waiting awkwardly

After a brief Christmas hiatus the bloggerel is flowing once again. I hope you had a relaxing and enjoyable Christmas and that if you have braved the sales you have survived relatively unscathed.

shoppingOn Saturday I had the joy of accompanying my wife Sally and our teenage daughter to some clothing stores in Milton Keynes. As the designated hanger around looking uncomfortable/bag holder I had the opportunity of observing how different stores treat their customers. In particular, since we were mainly visiting clothing stores providing garments for women, I was able to observe how they provided for the men who were accompanying the women in their lives.

I won’t name the stores, although I will give you some clues, but there were some big differences between them. In ‘neat and trim floating zoo’* the changing rooms were located at the back of the store, through the lingerie department. I had the joyous task of waiting for my daughter to try on various items of clothing whilst standing conspicuously in the lingerie department, trying hard not to look anywhere in particular. If you have ever seen the episode of Father Ted were priests managed to get themselves lost in the lingerie department of a store you will have some idea of how uncomfortable I was feeling. Thank goodness I don’t wear a dog collar!

Contrast that experience with the experience I had in ‘waterway parachute jump finish.’** In that store they provided a comfortable armchair in a non-embarrassing section of the shop in which I could sit and relax and while away my time.

Now while I appreciate that providing seats for accompanying males takes up valuable shop floor space that could be used for displaying stock, I think that the second shop also understood that attached females often drag males with them on their shopping trips in order that they can “get their opinion” (and then ignore it, or take the wrong way). By providing for the companion and making the shopping experience more positive for them I believe the shop is more likely to get repeat visits from the couples.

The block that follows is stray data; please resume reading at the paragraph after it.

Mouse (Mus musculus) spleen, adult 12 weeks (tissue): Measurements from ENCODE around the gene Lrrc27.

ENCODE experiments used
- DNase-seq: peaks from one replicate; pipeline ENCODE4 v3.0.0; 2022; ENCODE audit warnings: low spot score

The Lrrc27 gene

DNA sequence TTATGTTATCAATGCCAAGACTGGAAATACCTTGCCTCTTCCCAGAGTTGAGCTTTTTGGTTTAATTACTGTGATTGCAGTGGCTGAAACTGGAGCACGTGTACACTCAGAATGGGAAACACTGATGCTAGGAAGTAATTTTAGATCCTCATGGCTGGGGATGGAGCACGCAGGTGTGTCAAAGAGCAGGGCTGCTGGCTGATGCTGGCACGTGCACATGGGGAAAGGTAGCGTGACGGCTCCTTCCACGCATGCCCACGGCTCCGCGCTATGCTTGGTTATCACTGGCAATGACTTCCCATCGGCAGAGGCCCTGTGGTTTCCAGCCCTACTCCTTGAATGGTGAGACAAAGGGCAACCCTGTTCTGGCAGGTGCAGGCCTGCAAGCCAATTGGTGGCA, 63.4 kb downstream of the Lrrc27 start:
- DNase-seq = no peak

It got me wondering whether we place visitors in a similarly uncomfortable position as the first shop placed me. I don’t mean that we display lingerie around our churches, but do we make people feel awkward or conspicuous? We are starting to examine how we welcome people in our church and one of the things that we need constantly to bear in mind is that people are more likely not to come back if they have felt awkward or foolish than if we have made them comfortable and relaxed.

We don’t have any specific answers yet but we’re working on it. Here are a few simple things that we are doing. One thing that I have started doing is making sure that everybody who is participating in the service from the front either introduces themselves or is introduced so that nobody is left wondering who these people are or what they are doing. We try to limit the number of verbal ‘in-house’ notices that we give so that it’s not all for the people in the know. We serve filter coffee rather than instant. If nothing else the smell is welcoming, but people should also be able to receive a decent cup of coffee from us rather than something that might well have been made by Baldrick in Blackadder goes Forth (hot mud – you don’t want to know about the cappuccino!).